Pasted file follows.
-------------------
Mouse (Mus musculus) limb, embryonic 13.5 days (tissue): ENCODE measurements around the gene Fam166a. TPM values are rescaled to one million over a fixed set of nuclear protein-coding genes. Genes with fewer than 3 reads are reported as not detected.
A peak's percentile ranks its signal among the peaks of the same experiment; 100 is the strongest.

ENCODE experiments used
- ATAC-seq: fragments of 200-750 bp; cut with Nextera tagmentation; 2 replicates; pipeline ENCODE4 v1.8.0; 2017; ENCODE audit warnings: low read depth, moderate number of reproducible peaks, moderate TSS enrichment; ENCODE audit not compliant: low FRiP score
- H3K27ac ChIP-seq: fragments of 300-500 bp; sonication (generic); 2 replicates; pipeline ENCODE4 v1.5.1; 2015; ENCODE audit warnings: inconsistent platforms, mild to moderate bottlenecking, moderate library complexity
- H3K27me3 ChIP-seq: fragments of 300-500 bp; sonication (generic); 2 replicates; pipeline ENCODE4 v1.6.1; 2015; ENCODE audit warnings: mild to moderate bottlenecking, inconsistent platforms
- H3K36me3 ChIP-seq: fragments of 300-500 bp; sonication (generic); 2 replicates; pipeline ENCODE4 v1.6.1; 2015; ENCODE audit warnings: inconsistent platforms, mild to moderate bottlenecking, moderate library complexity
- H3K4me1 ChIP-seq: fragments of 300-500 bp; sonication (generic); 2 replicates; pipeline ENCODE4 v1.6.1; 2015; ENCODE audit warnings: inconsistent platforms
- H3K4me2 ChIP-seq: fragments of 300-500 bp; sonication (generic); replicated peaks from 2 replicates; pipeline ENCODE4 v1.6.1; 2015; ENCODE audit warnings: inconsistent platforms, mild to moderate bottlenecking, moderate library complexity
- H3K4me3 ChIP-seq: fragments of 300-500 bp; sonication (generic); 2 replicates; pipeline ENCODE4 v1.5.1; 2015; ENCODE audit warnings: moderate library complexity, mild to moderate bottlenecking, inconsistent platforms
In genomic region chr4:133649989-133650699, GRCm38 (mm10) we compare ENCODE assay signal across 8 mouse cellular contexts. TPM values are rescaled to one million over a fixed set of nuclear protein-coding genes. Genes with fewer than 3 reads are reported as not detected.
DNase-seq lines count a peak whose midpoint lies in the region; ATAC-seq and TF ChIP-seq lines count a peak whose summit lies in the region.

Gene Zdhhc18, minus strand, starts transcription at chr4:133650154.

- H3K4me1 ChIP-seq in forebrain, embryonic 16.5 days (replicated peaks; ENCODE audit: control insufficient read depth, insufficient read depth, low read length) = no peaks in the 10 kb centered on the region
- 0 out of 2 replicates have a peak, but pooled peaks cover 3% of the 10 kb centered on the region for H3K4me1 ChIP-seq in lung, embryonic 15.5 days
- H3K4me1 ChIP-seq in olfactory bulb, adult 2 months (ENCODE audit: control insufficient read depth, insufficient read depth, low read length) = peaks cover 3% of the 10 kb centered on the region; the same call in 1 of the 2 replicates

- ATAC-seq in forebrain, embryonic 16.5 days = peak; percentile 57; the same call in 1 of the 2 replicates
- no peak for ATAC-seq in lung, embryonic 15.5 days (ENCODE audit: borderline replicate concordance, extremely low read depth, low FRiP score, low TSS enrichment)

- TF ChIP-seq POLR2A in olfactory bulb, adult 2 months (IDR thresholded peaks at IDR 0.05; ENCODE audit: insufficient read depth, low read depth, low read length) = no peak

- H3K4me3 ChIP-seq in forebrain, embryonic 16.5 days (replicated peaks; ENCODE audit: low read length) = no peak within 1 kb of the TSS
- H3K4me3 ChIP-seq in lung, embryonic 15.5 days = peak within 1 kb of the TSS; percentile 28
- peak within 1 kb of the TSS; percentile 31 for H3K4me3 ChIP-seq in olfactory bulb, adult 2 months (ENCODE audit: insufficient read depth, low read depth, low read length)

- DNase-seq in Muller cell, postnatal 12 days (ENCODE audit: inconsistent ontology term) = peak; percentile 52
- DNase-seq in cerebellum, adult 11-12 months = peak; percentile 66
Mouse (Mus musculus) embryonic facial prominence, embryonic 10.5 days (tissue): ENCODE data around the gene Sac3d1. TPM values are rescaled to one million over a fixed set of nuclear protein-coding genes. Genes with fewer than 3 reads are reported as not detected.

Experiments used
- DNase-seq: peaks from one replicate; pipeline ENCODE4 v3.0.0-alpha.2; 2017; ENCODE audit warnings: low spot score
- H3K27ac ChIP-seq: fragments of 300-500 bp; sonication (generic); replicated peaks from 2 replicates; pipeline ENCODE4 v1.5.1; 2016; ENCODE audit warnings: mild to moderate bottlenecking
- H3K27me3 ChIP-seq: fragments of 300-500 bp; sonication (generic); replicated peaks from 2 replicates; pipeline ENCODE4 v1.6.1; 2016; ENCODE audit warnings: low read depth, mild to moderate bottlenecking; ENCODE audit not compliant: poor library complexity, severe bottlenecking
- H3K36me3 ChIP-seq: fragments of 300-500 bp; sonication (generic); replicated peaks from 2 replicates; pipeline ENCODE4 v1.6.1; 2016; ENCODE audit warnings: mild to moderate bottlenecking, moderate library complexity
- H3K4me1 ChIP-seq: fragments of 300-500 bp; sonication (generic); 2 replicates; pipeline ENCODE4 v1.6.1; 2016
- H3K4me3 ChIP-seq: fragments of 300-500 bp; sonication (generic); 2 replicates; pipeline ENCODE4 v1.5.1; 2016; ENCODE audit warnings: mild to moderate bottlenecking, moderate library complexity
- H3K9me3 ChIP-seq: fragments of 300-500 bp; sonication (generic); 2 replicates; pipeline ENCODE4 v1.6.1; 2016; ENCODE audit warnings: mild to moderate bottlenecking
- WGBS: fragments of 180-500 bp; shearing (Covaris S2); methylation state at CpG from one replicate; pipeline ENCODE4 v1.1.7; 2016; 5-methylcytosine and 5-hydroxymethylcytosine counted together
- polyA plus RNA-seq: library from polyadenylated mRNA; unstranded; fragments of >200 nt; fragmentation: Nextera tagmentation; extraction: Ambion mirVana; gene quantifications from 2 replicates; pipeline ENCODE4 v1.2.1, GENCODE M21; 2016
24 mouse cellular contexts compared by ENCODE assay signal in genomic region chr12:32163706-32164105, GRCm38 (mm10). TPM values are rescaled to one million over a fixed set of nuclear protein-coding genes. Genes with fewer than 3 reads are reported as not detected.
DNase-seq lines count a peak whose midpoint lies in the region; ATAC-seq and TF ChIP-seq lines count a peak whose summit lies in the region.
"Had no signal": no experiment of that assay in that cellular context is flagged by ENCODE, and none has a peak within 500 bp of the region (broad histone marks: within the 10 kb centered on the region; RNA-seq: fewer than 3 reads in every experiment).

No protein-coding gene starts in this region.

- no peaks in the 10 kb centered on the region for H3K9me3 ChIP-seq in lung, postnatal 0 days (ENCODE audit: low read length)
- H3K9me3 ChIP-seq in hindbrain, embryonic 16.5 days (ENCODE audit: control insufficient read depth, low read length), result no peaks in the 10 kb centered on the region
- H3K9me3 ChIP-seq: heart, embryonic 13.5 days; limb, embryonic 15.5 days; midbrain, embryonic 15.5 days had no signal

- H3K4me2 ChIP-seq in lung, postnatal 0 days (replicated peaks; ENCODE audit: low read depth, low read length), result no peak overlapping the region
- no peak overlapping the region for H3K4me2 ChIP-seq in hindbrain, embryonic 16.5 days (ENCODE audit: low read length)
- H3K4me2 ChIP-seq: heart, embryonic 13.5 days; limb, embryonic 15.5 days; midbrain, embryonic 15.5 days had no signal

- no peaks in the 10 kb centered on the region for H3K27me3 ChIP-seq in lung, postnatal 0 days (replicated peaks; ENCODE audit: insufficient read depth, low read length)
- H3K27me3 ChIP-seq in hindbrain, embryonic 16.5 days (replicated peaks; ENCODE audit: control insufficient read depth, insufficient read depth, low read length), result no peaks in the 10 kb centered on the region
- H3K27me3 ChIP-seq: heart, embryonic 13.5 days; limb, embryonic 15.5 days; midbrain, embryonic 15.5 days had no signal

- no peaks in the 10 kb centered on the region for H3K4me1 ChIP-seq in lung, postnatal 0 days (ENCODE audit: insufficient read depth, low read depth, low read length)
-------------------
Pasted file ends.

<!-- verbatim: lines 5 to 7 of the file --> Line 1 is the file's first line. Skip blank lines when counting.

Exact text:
- H3K27ac ChIP-seq: fragments of 300-500 bp; sonication (generic); 2 replicates; pipeline ENCODE4 v1.5.1; 2015; ENCODE audit warnings: inconsistent platforms, mild to moderate bottlenecking, moderate library complexity
- H3K27me3 ChIP-seq: fragments of 300-500 bp; sonication (generic); 2 replicates; pipeline ENCODE4 v1.6.1; 2015; ENCODE audit warnings: mild to moderate bottlenecking, inconsistent platforms
- H3K36me3 ChIP-seq: fragments of 300-500 bp; sonication (generic); 2 replicates; pipeline ENCODE4 v1.6.1; 2015; ENCODE audit warnings: inconsistent platforms, mild to moderate bottlenecking, moderate library complexity